Md. family eats ‘expired’ food for a year — and lives

WASHINGTON — Scott Nash ate yogurt that was 180 days past its “best by” date, and he lived to tell about it.

The founder of MOM’s Organic Market and his family ate food that was past its labeled date for a year — including dairy, produce, meats, fish and packaged food — to make a point.

Expiration dates are random and not representative of freshness or threat, and they contribute to Americans wasting billions of dollars of perfectly good food every year.

And they aren’t actually “expiration” dates at all, though that is how consumers perceive them.

“Some stuff is damaged, and that’s legitimate, and some stuff really does go bad. But a lot, most of the food that gets discarded is due to these arbitrary and confusing dates,” Nash said.

He calls it “consumer anxiety disorder” over food safety.

“They are very vague. What does ‘expire’ mean? There is ‘best by,’ there is ‘sell by,’ ‘best if used by.’ I just think that there is no consistency, and that it is creating confusion,” Nash said.

Labels like “sell by” and “use by” are quality dates only.

Except for infant formula, dates on food products are actually not required by any federal law or regulation. Manufacturers and producers use them to indicate what they consider their best quality window.

In most cases, you’ll know

The Food and Drug Administration, which agrees expiration dates lead to unnecessary food waste, does say any food that is obviously spoiled — abnormally soft, discolored, moldy or has a strong unpleasant smell — should be discarded, no matter how properly or how short a time it has been stored.

People do get ill from eating food that has gone bad, but your best judge is appearance, texture and smell, and in most cases, you’ll know.

Andrea Goergen, a registered dietitian and nutritionist at MedStar Washington Hospital Center, agrees.

“It is very important to make sure that you use your senses. If a product is technically good but looks, smells or tastes spoiled, err on the side of caution and throw it out or compost it,” she said.

Nash used common sense, a nose and his eyes and ate things, just based on their age, that most wouldn’t even consider.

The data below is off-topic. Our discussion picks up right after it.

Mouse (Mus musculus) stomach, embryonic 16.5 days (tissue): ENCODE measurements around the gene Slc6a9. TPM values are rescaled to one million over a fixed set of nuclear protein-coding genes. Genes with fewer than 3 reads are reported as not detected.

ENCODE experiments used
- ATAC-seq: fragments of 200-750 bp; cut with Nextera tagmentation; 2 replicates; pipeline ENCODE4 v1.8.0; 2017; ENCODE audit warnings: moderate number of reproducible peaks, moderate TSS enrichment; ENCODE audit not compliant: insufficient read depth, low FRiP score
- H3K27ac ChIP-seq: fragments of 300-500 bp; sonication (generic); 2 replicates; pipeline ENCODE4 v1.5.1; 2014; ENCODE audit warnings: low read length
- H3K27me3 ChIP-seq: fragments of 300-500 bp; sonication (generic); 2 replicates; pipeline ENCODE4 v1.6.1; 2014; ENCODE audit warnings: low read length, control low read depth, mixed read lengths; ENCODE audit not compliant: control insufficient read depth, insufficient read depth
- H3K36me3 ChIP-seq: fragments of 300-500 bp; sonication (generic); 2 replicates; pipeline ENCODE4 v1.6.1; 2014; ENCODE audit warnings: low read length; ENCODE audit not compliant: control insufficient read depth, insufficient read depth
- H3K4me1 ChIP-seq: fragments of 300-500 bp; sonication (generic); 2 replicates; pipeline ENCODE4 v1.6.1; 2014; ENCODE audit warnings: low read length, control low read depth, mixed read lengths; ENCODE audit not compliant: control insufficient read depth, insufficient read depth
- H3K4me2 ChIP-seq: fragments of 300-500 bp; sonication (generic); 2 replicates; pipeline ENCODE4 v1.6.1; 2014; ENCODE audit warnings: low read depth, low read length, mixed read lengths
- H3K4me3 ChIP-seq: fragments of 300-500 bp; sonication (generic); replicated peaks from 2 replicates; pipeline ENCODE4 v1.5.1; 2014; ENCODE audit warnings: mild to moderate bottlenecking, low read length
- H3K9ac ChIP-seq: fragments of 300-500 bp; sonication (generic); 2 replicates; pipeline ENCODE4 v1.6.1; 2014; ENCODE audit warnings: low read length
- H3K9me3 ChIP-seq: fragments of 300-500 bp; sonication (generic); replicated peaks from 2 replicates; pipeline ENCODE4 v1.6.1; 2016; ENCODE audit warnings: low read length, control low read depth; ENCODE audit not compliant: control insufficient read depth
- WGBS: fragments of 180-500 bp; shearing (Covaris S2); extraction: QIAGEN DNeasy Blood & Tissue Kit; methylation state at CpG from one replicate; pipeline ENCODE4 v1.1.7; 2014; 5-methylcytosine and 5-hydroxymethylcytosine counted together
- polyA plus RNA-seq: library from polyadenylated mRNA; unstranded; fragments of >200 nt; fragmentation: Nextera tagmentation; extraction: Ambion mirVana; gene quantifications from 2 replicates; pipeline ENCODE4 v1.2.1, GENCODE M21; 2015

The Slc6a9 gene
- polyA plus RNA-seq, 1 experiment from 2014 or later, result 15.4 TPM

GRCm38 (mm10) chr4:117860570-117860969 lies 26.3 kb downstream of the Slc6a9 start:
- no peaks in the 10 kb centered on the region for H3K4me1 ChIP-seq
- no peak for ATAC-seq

“I ate some tortillas that were a year past date. Some of the meats I ate were quite a few weeks past date,” Nash said. “I ate heavy cream that was a few months past date. I ate yogurt that was seven, eight or nine months past date.”

Arbitrary labels not only lead to food waste, but also cost grocers money. And not just the big grocery chains.

“I probably spend an hour a day checking dates,” said Karl Hirschhorn, who owns small neighborhood grocer Open Door Market on California Street in Northwest D.C.

“It’s a pain and it is customer perception. If I put a jar of peanut butter on the shelf with a label that says it is good for 15 months, and I get another delivery and put the new delivery at the back of the shelf, customers will dig to the back to get that one,” he said. “It is the same with short shelf items like milk as well.”

“I won’t put out new eggs until we sell the other ones. Customers will keep pushing them to the back until the eggs crack,” he said.

For Hirschhorn and other grocery retailers, some of it means a loss, but not always. Some products are guaranteed sales by vendors, like bread. The delivery driver decides how much bread to put on the shelves, and is usually responsible for rotating it out.

The “FoodKeeper” reference

The U.S. Department of Agriculture, Cornell University and the Food Marketing Institute have developed a guide to how long virtually every food will keep, whether in the pantry, refrigerator or freezer. The FoodKeeper is available both online and as a mobile app download.

It is estimated that between 30 and 40 percent of food in the U.S. goes uneaten, meaning Americans discard $165 billion in food annually.

Nash, who started the MOM’s Organic Market chain in Rockville more than 30 years ago, would like to see consumers pay less attention to dates and more attention to common sense, and to be conscious of needless food waste.

“I do all the cooking for my family, and if you come to dinner at my house, I guarantee you’ll be eating at least one thing that is past its date,” he said.

As for his experiment, some of the dating was outright comical, like a container of sea salt described as “formed by the primal sea more than 250 million years ago.”

“Just my luck, 250-million-year-old salt and it expires next year,” Nash wrote on his blog.

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